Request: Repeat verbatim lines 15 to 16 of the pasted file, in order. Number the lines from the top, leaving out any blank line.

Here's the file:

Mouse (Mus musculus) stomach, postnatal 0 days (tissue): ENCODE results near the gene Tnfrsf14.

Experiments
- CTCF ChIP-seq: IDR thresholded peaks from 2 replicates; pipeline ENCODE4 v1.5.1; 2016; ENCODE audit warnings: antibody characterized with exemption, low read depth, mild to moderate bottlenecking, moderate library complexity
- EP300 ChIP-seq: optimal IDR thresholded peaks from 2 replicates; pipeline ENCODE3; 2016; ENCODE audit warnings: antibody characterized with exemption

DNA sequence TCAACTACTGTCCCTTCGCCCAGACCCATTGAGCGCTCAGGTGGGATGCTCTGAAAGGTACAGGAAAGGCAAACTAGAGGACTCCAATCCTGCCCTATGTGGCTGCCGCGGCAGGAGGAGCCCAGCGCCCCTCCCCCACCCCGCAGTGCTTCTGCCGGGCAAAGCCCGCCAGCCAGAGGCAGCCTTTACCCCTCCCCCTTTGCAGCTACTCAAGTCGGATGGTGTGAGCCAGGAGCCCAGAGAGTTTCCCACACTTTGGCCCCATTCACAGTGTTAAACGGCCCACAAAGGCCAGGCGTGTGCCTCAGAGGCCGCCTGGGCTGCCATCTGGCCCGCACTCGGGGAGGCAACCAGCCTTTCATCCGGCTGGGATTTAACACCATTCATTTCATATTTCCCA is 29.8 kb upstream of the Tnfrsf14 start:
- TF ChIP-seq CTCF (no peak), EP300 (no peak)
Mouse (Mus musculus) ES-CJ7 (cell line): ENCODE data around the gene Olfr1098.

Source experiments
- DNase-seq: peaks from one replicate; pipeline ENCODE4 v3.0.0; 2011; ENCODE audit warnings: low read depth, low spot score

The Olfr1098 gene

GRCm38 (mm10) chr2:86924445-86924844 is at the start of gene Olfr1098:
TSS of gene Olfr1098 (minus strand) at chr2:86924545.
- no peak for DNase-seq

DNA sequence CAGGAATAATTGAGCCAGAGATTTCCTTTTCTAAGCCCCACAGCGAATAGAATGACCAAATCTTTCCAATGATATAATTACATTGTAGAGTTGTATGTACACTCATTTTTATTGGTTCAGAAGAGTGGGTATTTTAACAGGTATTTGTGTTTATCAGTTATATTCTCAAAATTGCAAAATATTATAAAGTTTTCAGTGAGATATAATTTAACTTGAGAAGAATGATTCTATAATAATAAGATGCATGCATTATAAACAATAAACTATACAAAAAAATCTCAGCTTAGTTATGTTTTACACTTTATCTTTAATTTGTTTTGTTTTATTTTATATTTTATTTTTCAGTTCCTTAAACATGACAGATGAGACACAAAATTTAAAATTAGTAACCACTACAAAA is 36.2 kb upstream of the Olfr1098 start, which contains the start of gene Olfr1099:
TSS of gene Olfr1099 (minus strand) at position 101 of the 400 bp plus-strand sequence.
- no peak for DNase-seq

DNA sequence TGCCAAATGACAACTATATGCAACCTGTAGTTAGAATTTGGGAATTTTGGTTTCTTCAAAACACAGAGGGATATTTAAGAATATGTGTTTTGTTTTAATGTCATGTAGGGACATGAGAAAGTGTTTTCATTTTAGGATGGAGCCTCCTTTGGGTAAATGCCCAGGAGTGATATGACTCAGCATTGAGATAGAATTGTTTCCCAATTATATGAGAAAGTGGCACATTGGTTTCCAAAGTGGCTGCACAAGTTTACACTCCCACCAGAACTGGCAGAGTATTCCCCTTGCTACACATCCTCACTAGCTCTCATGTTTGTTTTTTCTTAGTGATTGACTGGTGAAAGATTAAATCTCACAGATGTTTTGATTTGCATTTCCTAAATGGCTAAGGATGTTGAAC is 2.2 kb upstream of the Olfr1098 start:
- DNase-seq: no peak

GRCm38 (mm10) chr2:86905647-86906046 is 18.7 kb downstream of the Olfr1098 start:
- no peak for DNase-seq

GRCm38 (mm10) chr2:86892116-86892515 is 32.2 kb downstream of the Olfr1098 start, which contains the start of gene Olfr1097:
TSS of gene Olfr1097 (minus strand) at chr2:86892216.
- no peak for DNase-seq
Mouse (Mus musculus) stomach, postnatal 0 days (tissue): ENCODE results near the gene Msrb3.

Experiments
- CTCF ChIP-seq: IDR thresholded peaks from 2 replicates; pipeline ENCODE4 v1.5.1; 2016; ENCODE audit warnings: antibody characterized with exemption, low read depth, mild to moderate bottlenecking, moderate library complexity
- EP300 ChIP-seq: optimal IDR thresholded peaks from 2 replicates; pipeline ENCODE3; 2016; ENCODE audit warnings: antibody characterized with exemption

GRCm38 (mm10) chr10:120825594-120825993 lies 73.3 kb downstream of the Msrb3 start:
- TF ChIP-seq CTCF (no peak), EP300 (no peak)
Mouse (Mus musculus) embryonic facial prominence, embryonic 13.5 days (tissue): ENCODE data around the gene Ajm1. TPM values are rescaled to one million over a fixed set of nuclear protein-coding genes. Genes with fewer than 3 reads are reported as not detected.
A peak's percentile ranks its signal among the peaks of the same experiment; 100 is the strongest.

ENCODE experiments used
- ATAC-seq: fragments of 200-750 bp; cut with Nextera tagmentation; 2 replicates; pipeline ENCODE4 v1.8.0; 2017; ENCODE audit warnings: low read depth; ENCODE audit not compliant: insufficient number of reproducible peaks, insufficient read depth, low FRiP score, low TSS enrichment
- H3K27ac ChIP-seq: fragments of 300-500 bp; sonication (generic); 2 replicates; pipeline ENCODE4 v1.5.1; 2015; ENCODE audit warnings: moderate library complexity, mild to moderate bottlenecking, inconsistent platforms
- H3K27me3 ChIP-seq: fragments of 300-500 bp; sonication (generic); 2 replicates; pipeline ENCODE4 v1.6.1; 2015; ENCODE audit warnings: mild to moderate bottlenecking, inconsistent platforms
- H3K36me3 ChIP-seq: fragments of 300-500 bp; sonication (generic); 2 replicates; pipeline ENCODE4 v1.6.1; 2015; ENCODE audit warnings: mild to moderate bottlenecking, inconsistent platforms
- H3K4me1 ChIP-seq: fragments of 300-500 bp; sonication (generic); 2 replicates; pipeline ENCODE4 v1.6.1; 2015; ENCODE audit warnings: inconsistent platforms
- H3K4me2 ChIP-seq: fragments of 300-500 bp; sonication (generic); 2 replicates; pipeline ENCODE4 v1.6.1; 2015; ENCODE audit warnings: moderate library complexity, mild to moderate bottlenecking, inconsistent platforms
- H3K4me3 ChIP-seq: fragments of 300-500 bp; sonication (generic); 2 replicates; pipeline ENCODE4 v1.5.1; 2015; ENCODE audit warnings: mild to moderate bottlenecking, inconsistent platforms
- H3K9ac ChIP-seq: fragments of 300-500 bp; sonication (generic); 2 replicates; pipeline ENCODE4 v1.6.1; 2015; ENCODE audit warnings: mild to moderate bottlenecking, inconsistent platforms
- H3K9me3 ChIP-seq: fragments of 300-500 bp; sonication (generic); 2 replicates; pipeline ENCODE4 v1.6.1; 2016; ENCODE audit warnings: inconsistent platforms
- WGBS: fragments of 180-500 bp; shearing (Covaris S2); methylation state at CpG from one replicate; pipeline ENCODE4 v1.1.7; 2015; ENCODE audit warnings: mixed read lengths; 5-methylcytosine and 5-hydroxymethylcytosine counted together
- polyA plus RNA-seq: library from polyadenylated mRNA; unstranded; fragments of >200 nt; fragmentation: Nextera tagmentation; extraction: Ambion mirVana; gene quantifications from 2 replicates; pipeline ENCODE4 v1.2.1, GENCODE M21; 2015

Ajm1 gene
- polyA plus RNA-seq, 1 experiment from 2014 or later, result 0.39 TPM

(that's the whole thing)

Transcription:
TSS of gene Olfr1099 (minus strand) at position 101 of the 400 bp plus-strand sequence.
- no peak for DNase-seq